On day two, we walked to Medina Cafe, a Mediterranean restaurant with a solid reputation for unique flavors and the best Belgian waffles in the city. We beat the long queues and got ourselves a table within the hour. Pleased with brunch, we set forth to take the sea bus to North Vancouver. We landed at Vancouver’s carnival style farmer’s market at the Lonsdale Quay – a visual treat with its fresh produce and local vibe.
We proceeded to our next destination- the Lynn Canyon public park with its suspension bridge and miles of hiking trails. Per our host’s recommendation, we chose Lynn Canyon over the more popular touristy Capillano Suspension Bridge park. We hiked for a few hours and then took a taxi to the foothills of the Grouse mountain. The Grouse mountain is accessible only by a gondola skyride that takes you over the forest to the a chalet on top. An alternative is the daunting but highly popular Grouse Grind hike aka ‘Mother Nature’s Stairmaster’ involving 2800 odd steps through dense forest. We took the gondola — let’s say only because we were out of time. Ahem. The chalet at the top houses a few restaurants and a theater. A short hike took us to our first sighting of two rescued grizzlies that live there. They seemed very indifferent to our presence. We walked around the chalet to capture the panoramic vistas of the city across. A bus, a sea-bus and a train took us back into the city within the hour. Soon we headed out for our Italian night — to Lupo, a Vancouver icon in the entertainment district of Yaletown. Located in a charming heritage house with interconnected rooms, the menu was limited but inspired. We concluded a fabulous birthday dinner with a creme brûlée that was to die for. We walked home. The streets and landmarks were beginning to feel familiar…
Day three – we walked a different section of the SeaWall to board an aquabus that took us to Granville Island- an old industrial hub that has been revived by local artists who set up their workshops in these factories. Weekends draw large crowds from the city. The tiny peninsula is animated with live music and fresh food at the large public market, accompanied by shopping unique finds at the artist workshops and boutiques. We picked up a few tchotkches and set forth to the piece-de-resistance of the day, the Museum of Anthropology by the Canadian modernist, Arthur Erickson. The museum is set in the large lush campus grounds of the University of British Columbia. The campus boasts of a good number of modern buildings but the museum was the jewel in the crown. The collection focuses on artefacts of the First Nation, the Canadian Aboriginals of the NorthWest Coast, though it has an extensive ethnographic collection of cultures from around the world. The strikingly modern building cleverly reinterprets the post-and-beam architecture of the First Nation people in concrete. Staggered concrete frames are spanned by vaulted skylights that filter natural light strategically into the museum spaces. The varying heights of the vaults along with a gentle slope in the floor, gradually expands the volume of the central exhibit area. The space culminates in a frameless glass wall that seamlessly merges into the outside. The outdoor landscape is marked by a reflecting pool and a few reconstructed Haida houses with signature totem poles acting as coordinates. We were unable to do justice to the vast collection housed in the museum but it was really the architecture that was our main focus. It inspired, and humbled, leaving us in a contemplative state of mind. Like all good museums, the MoA has a great gift shop. We picked up some wonderful prints of modern reinterpretation of First Nation art by local artists.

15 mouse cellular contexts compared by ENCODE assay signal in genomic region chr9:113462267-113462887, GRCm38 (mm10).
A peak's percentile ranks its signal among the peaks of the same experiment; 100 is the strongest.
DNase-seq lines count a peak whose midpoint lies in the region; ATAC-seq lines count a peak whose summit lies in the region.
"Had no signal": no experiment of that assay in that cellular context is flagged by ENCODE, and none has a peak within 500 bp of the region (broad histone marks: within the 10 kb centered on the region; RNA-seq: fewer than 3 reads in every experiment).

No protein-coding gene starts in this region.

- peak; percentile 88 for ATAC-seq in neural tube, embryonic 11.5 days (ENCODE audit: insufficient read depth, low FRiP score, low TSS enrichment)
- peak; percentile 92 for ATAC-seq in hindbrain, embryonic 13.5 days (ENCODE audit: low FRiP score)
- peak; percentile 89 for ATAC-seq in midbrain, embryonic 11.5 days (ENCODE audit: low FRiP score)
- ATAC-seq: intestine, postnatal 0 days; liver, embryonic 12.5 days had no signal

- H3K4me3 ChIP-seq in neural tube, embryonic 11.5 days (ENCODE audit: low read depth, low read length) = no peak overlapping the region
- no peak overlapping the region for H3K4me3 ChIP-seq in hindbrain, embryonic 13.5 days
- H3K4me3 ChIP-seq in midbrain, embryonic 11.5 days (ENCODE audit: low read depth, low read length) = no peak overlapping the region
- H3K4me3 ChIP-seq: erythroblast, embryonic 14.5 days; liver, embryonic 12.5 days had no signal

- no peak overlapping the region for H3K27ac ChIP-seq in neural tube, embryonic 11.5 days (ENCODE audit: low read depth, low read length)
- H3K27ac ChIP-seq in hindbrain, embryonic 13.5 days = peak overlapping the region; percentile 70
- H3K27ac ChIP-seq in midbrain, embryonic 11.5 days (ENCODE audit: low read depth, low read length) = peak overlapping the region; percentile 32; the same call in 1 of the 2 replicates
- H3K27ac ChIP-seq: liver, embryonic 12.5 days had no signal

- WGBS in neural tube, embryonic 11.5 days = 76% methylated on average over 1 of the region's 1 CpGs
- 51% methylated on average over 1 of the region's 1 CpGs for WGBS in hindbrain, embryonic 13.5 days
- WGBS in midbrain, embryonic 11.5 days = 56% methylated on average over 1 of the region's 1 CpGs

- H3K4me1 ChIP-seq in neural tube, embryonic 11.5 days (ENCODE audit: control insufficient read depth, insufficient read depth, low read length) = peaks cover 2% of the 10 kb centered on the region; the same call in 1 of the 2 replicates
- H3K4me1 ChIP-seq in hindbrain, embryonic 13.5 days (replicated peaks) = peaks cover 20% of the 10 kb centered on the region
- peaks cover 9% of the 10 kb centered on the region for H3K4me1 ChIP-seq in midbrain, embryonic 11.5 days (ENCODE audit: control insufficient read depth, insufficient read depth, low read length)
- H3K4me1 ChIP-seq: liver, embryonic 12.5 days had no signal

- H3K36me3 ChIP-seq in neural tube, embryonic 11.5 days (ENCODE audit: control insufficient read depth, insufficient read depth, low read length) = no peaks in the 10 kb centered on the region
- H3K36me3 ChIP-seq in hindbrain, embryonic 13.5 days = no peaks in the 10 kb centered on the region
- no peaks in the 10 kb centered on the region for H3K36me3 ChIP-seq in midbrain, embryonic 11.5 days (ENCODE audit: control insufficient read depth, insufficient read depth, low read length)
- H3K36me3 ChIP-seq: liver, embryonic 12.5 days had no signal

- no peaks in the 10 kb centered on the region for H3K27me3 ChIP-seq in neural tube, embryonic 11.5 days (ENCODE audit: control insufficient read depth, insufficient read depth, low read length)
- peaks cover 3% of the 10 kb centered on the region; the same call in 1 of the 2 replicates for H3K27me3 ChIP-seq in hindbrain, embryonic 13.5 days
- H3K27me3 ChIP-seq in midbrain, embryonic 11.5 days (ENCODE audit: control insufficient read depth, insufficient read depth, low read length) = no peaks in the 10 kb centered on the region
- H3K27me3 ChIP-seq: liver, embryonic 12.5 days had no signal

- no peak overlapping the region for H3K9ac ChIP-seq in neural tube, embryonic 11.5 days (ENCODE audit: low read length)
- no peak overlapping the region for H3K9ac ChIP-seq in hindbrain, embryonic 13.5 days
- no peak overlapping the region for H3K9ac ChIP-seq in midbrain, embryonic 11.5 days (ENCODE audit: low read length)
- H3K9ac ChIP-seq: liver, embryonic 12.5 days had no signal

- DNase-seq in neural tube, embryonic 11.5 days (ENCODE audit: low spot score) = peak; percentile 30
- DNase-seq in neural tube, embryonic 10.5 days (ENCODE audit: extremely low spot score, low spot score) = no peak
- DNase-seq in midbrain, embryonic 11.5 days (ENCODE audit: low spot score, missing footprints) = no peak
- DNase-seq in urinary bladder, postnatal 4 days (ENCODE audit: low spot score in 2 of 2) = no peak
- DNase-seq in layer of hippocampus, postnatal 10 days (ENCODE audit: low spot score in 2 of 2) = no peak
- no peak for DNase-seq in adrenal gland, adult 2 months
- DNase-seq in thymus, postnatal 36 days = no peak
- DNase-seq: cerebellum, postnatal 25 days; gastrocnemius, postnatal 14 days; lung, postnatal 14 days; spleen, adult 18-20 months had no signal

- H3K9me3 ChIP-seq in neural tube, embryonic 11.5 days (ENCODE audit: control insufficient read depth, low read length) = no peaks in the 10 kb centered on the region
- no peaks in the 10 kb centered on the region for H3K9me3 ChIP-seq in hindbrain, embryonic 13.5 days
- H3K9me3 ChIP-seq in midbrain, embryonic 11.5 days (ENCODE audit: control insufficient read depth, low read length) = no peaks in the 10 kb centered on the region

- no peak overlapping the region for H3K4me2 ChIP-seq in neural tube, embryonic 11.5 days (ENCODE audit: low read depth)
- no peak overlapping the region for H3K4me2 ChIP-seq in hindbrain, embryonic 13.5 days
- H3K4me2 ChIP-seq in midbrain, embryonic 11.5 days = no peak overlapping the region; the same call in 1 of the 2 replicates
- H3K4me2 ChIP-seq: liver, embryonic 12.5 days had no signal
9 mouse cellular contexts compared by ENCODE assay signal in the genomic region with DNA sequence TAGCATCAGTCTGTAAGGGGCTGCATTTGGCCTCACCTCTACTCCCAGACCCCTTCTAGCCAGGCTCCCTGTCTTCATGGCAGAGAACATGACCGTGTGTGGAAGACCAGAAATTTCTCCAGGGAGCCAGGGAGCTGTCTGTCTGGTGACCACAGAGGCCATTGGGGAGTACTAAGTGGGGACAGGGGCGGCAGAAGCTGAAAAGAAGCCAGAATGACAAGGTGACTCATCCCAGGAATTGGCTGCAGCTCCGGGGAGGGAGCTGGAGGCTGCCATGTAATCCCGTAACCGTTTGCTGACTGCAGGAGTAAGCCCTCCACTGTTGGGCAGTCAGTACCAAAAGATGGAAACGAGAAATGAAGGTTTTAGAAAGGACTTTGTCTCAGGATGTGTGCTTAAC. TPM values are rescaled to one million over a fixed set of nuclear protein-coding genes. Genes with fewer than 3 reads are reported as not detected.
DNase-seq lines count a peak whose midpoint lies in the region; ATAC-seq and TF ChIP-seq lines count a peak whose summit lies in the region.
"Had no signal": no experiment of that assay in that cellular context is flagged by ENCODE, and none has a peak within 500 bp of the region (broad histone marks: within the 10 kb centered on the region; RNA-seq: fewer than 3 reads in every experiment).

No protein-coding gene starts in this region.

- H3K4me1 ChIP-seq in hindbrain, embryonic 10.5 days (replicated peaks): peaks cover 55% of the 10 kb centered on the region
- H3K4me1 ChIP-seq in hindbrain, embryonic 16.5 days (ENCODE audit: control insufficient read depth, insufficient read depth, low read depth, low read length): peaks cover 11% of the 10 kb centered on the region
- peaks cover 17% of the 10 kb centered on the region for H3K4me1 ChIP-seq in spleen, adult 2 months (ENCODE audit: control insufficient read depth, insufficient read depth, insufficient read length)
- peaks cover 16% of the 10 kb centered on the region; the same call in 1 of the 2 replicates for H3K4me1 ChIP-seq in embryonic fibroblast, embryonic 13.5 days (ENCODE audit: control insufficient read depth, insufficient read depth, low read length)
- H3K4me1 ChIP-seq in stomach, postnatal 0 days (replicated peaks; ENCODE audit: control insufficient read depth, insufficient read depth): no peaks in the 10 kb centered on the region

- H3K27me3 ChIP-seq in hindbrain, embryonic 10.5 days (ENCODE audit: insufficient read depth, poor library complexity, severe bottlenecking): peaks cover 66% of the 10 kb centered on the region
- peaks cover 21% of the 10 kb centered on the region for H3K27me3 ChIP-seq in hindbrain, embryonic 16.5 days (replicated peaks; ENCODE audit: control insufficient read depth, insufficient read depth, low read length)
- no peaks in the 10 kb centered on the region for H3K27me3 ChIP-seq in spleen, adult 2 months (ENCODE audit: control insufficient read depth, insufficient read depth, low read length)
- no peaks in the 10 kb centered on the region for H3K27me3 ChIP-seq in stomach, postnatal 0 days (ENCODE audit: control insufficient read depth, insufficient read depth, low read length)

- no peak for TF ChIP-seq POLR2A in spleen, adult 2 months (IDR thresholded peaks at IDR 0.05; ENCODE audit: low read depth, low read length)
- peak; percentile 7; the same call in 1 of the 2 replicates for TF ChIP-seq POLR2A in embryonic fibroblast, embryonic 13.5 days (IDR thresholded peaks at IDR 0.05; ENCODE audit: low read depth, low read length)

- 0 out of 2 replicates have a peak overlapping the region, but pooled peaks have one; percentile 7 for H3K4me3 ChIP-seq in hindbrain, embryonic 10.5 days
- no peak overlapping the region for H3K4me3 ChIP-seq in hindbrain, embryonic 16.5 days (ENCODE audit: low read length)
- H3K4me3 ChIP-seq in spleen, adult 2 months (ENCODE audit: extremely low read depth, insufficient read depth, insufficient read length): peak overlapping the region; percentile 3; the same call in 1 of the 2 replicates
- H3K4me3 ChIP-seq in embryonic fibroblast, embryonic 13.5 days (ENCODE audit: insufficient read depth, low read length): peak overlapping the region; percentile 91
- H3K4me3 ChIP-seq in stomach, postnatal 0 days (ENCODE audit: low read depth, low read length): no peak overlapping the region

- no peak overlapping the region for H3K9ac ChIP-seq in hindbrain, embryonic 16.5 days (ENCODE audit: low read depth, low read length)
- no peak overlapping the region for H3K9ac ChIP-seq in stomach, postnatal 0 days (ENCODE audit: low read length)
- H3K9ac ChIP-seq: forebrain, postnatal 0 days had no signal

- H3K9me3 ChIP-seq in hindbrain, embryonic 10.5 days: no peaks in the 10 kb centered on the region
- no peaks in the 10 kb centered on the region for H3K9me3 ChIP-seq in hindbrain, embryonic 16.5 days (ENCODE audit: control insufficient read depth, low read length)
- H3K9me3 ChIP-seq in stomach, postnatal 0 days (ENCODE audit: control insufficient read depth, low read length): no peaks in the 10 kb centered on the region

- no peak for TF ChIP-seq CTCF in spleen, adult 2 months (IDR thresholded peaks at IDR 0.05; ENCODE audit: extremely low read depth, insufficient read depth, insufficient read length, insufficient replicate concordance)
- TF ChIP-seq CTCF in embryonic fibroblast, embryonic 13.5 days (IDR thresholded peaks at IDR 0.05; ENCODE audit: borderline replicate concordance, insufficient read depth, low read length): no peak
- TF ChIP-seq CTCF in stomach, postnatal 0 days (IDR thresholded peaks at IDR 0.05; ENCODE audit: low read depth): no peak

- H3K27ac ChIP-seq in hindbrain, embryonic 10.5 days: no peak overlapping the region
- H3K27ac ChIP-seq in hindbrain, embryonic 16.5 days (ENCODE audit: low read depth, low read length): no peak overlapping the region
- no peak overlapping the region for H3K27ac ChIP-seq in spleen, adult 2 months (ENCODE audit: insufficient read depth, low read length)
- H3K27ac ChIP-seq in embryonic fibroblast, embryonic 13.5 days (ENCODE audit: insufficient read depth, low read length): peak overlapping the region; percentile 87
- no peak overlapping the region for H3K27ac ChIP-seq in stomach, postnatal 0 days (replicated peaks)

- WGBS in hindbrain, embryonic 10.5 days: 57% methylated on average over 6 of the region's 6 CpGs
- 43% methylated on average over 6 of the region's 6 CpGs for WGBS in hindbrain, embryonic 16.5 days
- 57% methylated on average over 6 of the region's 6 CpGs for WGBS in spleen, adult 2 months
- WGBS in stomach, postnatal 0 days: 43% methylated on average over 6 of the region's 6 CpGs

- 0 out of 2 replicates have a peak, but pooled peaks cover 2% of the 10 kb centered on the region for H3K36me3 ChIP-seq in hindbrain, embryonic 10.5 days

The mythology of the First Nation and their survival despite colonization and repeated pressures to assimilate, runs strong. At the MoA, we had discovered the works of Bill Reid, a true Renaissance man who drew from his Haida roots as a sculptor, carver, goldsmith and artist. Reid was one of the pivotal figures that championed the cause of the First Nation people and gave their art legitimacy in modern history. Born to a mother who was a Haida, Bill immersed himself in their culture and became one of the leading artists of his time. We knew we had to make time to visit the Bill Reid Gallery set right in Downtown Vancouver. The next day, we chose to skip the larger Vancouver Art Gallery and visit this tiny gem instead. Tucked away in the bustling downtown neighborhood, this building though surrounded by high-rises doesn’t get dwarfed. Well-proportioned and thoughtfully detailed, the gallery is carefully curated with permanent exhibits by Bill and a few by his protégés. The silver and gold jewelry display by Reid are spectacular. The gift shop offers a varied collection of original aboriginal art. We couldn’t be happier with our decision to visit here on our last day. It felt like an appropriate homage to conclude our first venture into British Columbia.
In a little over three days, we had gained some insights into the story of the First Nation people and into the cosmopolitan urban pulse of Vancouver, it’s most populous and popular city today. As someone born and raised in India, there was a comfortable familiarity with Vancouver’s British influences- be it describing temperature in degree Celsius, distances in kilometers or getting a ‘bill’ at the end of a meal 😉 We explored the nightlife on our last night. No vacation of ours is quite complete without a sampling of the local music scene. Gastown was perfect for our quest. We walked the streets exploring a few bars and clubs. We settled on one which had a live jazz session. It was evidently a neighborhood haunt as the regulars seemed to know each other. It wasn’t touristy. We had lucked out with warm sunny days for our entire vacation concluding with a smattering of rain as we made our exit. This was a fun trip- a teaser that had whetted our appetite for more. We knew we would be back…soon. – Anjali